Power Generation

On rumsoakedfist there is a link to “Essence of Combat Science” by Wang Xiangzhai as translated from Chinese by Andrzej Kalisz. Click here to go to the file.

Wang Xiangzhai wrote :-

In shi li there shouldn’t be partial, superficial force, especially there shouldn’t be unbalanced one directional force. You should observe if the whole body force is round, full or not, if it is possible issuing force at any moment, if there is feeling of mutual reaction between body and surrounding air. Intention shouldn’t be broken, spirit shouldn’t be dispersed. Light and heavy are ready to be used. If one moves, whole body follows it. Force should be unified, swift and solid at the same time, round and full. There shouldn’t be anything forgotten or lost on any side.

The above is good advice to keep in mind when practicing how to issue power.

In our Tai Chi tradition we have additional requirements such as :-

a) Have defined intent to control body movements

b) Align and tune the body internally to allow power to flow like a spring gushing out of the ground

c) Prime the 5 bows strongly to enable quick conversion of energy from potential to kinetic

An example of using these three requirements is shown below :-

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The First Step-3

I know some masters are reluctant to demonstrate power, claiming (whether true or not) that they are afraid of hurting the student. I wonder if this is true or they just want to hide the fact that they can’t do it well.

You can’t teach how to use a technique without showing how the power is applied or at the very least what it feels like to be tapped, even if lightly. This method of teaching is known as “feeding power” in traditional circles.

To me the concept of “feeding power” is just hands-on teaching. Nothing mysterious about it.

The First Step-2

Have you ever been taught by teachers who made it seem that fajing is something mysterious, that you need to learn some secret breathing method, knowing how meridians flow, etc in order to fajing?

You would probably be told that it takes years and maybe initiation into discipleship before the secrets can be taught. Guess what? You don’t need secrets, you don’t have to be a disciple and you don’t need years to learn how to fajing.

In fact, you just need to follow SOP (standard operating procedures) and you can do it. Of course, you can’t apply it freely but that’s just a matter of practice.

Once you keep your mind open and you follow SOP you can demonstrate the ability to fajing even on the first lesson. Below is an example taken on the first lesson :-

In fact, beginners who have not learned Tai Chi before can pick it up faster than a student who has experience. The reason is that a total newbie is not saddled by habits, prejudices, opinions and what have you that prevent them for learning properly.

Use Your Mind-4

And finally, a power that you can train from the Beginning Posture of Grandmaster Wei Shuren’s 22-form.

It is the use of the intent to release the Small Qi Sphere into space and have it return to your hand in the next instant.

This helps you to let the power out of your body quickly and with less expenditure of effort.

Use Your Mind-3

This fajing trick demonstrates the feeling you will get when you first feel the distinct separation of mind and body.

If you can make this intent work you will understand what it means to bring the power to the fingertips.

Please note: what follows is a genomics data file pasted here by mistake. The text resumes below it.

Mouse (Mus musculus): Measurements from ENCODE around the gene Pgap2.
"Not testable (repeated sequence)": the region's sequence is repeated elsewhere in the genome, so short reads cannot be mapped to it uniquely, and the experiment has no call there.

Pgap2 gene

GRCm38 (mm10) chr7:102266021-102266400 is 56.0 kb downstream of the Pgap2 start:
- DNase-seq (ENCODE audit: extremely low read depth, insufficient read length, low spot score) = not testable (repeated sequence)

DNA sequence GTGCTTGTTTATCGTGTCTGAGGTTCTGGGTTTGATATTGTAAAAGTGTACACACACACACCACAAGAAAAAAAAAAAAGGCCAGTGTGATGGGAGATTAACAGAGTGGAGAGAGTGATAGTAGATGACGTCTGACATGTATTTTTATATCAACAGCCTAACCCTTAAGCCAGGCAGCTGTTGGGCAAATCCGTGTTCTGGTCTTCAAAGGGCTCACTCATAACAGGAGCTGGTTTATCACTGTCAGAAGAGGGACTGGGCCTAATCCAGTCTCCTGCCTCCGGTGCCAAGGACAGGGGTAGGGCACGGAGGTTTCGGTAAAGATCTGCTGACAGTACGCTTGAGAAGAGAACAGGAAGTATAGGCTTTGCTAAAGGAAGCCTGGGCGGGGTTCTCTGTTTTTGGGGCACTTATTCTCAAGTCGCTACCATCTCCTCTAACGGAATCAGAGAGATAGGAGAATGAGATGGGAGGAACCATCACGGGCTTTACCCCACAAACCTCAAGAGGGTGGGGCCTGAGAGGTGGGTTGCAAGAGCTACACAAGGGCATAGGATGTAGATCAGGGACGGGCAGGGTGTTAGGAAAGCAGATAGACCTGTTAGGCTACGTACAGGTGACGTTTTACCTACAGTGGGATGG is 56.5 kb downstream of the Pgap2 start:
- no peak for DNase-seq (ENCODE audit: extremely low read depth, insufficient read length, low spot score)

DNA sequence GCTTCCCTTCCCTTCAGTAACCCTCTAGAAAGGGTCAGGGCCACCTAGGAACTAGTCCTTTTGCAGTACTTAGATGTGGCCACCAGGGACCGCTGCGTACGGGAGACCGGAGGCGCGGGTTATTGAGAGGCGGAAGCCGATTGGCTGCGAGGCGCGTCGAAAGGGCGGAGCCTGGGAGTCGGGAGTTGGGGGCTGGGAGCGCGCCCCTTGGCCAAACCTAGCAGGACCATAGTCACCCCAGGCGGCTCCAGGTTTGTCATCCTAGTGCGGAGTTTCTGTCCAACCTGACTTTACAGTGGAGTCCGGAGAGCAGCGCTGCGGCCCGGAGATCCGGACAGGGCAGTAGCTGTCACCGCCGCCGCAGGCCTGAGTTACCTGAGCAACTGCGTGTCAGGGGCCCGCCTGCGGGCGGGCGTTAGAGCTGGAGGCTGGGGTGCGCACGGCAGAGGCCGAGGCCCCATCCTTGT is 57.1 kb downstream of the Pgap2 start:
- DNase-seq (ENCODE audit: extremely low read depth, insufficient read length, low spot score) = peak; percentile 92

Shape & Intent

In our method of Yang style Tai Chi we use forms to utilize the intent to train how the body moves to apply techniques and generate power.

In this respect, we don’t go for showy movements, big movements, sudden jerking movements and so on. For us the objective is to fulfil the requirements of the Tai Chi Classics in form play, power generation, push hands and combat application. Then only we can say we are doing Tai Chi. Anything else is but self deception.

I did this short demo to show how we use certain procedures to get the intention to train a host of essential elements that is listed in the Tai Chi Classics to render the art what it is as defined in the old writings.

As an example, when we play form we must demonstrate :-

Step like a cat,
Move like a mountain;

One part moves, every part moves;
One part stops, every part stops;

Intent and body must be distinguished,
Yet move as one with clear separation

Of substantial and insubstantial
Yin within yang, yang within yin;

Concealing the power within
Like a ceaseless pounding wave

When we can truly express the principles then we can demonstrate how the intent is a critical element in the generation of power in Yang style.


In the clip above I can explaining how to do the Peng Jing of Grandmaster Wei Shuren’s Tai Chi method. The full clip can be viewed at my Facebook page “Learn Tai Chi in Singapore”.

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Coordinate Hip-Fist

The stack of yellow chairs left in the void deck is proving to be useful again, this time to help me explain how to coordinate the hip movement to that of the fist.

The logic is simple – power comes from getting the body to move as one and also from being able to accelerate the joints internally using the 5-Count principle.

Here’s how not to do it :-

Okay, maybe my student is too tall for the chairs. That could affect his performance. Anyway, if the stack can’t get taller then one must go lower. Its just a coordination thing, not a combat exercise.

The right way to do it is by :-

a) Establish a base from which to tap the energy from the ground

b) Coordinate the movement of the joints

c) Pay attention to how the hip drives the fist

Video illustration :-

Finally, putting it together for a demo on how the power from hip-fist coordination looks like in a static demo :-

So that’s it – the key to coordinating the hip to the fist to generate power.

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